slumber-powered

after the sleeping comes the waking up.

Texas execution and the Bible

Posted by c. wagner on November 10, 2009

Texas (“Famous for Executions”) killed another man November 5. I’m not bringing this up because there was evidence the guy was innocent (haven’t heard of any) or because I have a serious problem with the death penalty (I do), but because of how jurors arrived at his sentence. The jury consulted the Bible to choose the sentence for the convicted murderer.

And what passage out of all of the Bible did the jurors close in on? Not the bit about “turning the other cheek”. Not the bit about “forgiving seven times 70 times”. Not the bit about casting the first stone. Nooooo. They picked Numbers chapter 35, verse 16:

And if he smite him with an instrument of iron, so that he die, he is a murderer: the murderer shall surely be put to death.

That’s right. They chose the death penalty, not necessarily because of the nastiness of the crime (a shooting during a burglary), but because a line of the Bible said it was the fitting penalty for killing someone with “an instrument of iron”, like a gun.

One of the jurors was interviewed later by a Danish reporter.

He told the journalist he believed “the Bible is truth from page 1 to the last page”, and that if civil law and biblical law were in conflict, the latter should prevail. He said that if he had been told he could not consult the Bible, “I would have left the courtroom”.

I’m officially terrified. Where is my separation of church and state? Why didn’t this get thrown out on appeal? Is there a loophole here that I don’t know about?

I’m also glad that I don’t live in Texas. Of course, I was already glad about that.

Read the article from Amnesty International.

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3 Responses to “Texas execution and the Bible”

  1. jonolan said

    There are a couple of things at play here:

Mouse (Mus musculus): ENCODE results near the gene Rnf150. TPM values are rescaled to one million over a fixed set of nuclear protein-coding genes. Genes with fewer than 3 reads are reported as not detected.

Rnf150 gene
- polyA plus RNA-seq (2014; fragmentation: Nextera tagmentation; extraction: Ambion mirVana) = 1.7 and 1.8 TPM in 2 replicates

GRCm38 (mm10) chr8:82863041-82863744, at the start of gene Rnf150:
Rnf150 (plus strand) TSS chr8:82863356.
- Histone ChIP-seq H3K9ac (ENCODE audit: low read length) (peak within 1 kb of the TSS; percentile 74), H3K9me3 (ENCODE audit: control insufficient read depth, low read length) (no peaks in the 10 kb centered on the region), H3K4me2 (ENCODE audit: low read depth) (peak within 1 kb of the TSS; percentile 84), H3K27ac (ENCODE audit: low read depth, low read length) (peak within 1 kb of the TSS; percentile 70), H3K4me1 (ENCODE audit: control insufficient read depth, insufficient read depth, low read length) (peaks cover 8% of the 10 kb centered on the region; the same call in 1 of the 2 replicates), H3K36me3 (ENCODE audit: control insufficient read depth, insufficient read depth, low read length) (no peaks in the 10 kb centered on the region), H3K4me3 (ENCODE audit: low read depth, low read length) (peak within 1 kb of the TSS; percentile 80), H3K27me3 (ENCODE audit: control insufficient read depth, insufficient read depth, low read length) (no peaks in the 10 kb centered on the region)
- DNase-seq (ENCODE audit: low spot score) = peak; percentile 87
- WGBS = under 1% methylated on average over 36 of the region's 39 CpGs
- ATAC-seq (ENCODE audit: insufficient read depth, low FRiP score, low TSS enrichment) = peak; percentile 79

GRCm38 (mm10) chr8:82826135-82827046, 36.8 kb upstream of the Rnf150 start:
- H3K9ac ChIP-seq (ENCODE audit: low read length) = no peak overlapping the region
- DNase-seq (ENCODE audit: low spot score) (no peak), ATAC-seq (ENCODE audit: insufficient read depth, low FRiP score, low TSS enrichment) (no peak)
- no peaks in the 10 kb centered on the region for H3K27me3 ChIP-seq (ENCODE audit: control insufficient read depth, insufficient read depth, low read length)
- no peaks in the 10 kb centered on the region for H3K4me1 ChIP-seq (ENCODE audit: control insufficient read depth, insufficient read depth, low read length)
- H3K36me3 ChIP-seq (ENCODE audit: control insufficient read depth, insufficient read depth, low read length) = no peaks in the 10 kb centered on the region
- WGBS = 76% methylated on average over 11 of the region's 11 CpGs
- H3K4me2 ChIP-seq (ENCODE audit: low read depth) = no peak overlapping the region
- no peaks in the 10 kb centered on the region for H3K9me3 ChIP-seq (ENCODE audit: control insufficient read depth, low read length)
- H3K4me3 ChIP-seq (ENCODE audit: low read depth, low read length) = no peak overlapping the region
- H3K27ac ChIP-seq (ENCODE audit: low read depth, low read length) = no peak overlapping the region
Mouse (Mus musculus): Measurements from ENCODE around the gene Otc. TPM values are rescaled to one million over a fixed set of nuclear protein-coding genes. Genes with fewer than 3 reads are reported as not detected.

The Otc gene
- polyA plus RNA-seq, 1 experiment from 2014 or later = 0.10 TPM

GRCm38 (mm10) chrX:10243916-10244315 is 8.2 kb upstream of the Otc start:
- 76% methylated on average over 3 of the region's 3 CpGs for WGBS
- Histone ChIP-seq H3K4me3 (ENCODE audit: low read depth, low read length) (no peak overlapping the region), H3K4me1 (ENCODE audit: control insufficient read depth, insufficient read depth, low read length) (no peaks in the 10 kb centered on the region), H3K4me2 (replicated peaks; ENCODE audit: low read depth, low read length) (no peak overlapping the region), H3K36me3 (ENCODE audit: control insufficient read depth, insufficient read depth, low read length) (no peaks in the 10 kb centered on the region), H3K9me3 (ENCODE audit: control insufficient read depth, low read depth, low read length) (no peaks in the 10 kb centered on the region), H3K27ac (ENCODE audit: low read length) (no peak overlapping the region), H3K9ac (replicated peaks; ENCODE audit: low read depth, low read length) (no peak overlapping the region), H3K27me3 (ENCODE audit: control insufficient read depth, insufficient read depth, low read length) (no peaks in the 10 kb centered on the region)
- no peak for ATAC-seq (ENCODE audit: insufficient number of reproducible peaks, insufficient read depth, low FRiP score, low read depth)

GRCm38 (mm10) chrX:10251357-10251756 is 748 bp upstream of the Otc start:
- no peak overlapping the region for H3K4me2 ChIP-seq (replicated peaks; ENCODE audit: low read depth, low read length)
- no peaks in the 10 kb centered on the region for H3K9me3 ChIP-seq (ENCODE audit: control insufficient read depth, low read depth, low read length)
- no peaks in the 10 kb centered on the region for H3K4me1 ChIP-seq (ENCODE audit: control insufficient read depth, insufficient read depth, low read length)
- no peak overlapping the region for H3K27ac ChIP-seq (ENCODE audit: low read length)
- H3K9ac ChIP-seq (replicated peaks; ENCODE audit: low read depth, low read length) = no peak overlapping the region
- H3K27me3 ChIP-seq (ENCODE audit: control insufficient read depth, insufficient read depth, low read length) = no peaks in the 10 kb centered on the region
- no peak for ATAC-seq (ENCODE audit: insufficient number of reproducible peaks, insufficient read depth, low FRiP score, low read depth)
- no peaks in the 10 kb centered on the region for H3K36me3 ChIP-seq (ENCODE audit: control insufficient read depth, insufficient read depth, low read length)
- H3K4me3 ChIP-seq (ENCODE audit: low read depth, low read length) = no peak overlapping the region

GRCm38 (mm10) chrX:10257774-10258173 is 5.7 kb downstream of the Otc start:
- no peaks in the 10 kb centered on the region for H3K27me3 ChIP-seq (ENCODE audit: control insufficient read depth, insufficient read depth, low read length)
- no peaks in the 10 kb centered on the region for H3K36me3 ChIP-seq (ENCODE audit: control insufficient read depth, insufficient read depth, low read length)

1 – Jurors aren’t the State; there member of we, the Poeple, and enjoy religious freedom. Frankly the whole point of trial by jury is that they’re not the State.

    2 – In TX the jury must recommend the death penalty before the judge can even consider sentencing a felon to death, but there are no guidelines by which means the jury can or should derive their recommendation. It’s completely subjective and deliberately so because it is such a singular and subjective decision.

    They could have just as easily and legally chosen The Origin of Species and thereby decided that the felon needed to be culled from the gene pool.

    • Thanks for the explanation. I (obviously) hadn’t thought of that. But there seems to be a problem with both of our arguments. You’re right about the church and state issue, but there’s still something wrong with consulting some outside sources during deliberations.

      In 2008, the US Court of Appeals for the Fifth Circuit found that the jurors had “crossed an important line” by consulting specific passages in the Bible that described the very facts at issue in the case. This amounted to an “external influence” on the jury prohibited under the US Constitution.

      However, it concluded that under the “highly deferential standard” by which federal courts should review state court decisions, Oliver had failed to prove that he had been prejudiced by this unconstitutional juror conduct. In April 2009, the US Supreme Court refused to take the case, despite being urged to take it by nearly 50 former US federal and state prosecutors. [From Amnesty International]

      And I’m still, personally, very, very frightened by the idea that someone could possibly use a book supporting their personal religious beliefs in deciding how to punish me for some transgression, rather than looking solely at the evidence and the law.

      (I also am required to say that Darwin’s big idea was natural selection, whereby adaptations to the environment make it more or less likely that an individual will survive to reproduce. A human making a decision based on creating a desired outcome to cull a life form is selective breeding. Which has been around since animals and plants were domesticated. Applying selective breeding to human populations (eugenics) is also much older than Darwin, going back to at least Plato, who thought that the State should control reproduction to improve the human race.)

      • jonolan said

        The case your citing involved a verdict, not a sentencing. That’s an important legal distinction. There is no legal standard for how a jury can arrive at a sentencing recommendation so it cannot be based solely at the evidence and the law. How could there be, especially in death penalty cases?

        LOL I mentioned Darwin’s work for two reasons: it’s the penultimate “secular” work these days and so made a good counterpoint to the Bible, and that the jurors could have decided that the felons genes needed to be scrubbed from gene pool for the sake of future generation. 😉

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